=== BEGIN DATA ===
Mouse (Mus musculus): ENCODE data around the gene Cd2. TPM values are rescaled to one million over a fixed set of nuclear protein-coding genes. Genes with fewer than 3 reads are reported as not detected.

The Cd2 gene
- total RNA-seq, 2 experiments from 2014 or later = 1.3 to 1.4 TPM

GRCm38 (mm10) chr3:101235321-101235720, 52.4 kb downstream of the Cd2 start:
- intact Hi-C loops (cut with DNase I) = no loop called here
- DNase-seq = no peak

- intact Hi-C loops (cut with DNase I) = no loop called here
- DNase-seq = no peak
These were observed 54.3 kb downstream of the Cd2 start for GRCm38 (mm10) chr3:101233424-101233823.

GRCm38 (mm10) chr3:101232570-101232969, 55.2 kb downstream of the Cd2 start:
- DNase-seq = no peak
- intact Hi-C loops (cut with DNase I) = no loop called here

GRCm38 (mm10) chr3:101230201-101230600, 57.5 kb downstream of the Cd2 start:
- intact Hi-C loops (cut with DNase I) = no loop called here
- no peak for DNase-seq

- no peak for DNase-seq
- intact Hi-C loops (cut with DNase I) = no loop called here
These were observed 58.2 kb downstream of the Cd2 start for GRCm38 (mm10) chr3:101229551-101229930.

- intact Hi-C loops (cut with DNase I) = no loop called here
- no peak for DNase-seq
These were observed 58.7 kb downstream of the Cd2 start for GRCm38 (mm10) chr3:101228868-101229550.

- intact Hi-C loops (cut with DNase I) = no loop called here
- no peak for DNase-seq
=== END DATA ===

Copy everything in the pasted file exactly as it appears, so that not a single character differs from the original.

Mouse (Mus musculus): ENCODE data around the gene Cd2. TPM values are rescaled to one million over a fixed set of nuclear protein-coding genes. Genes with fewer than 3 reads are reported as not detected.

The Cd2 gene
- total RNA-seq, 2 experiments from 2014 or later = 1.3 to 1.4 TPM

GRCm38 (mm10) chr3:101235321-101235720, 52.4 kb downstream of the Cd2 start:
- intact Hi-C loops (cut with DNase I) = no loop called here
- DNase-seq = no peak

- intact Hi-C loops (cut with DNase I) = no loop called here
- DNase-seq = no peak
These were observed 54.3 kb downstream of the Cd2 start for GRCm38 (mm10) chr3:101233424-101233823.

GRCm38 (mm10) chr3:101232570-101232969, 55.2 kb downstream of the Cd2 start:
- DNase-seq = no peak
- intact Hi-C loops (cut with DNase I) = no loop called here

GRCm38 (mm10) chr3:101230201-101230600, 57.5 kb downstream of the Cd2 start:
- intact Hi-C loops (cut with DNase I) = no loop called here
- no peak for DNase-seq

- no peak for DNase-seq
- intact Hi-C loops (cut with DNase I) = no loop called here
These were observed 58.2 kb downstream of the Cd2 start for GRCm38 (mm10) chr3:101229551-101229930.

- intact Hi-C loops (cut with DNase I) = no loop called here
- no peak for DNase-seq
These were observed 58.7 kb downstream of the Cd2 start for GRCm38 (mm10) chr3:101228868-101229550.

- intact Hi-C loops (cut with DNase I) = no loop called here
- no peak for DNase-seq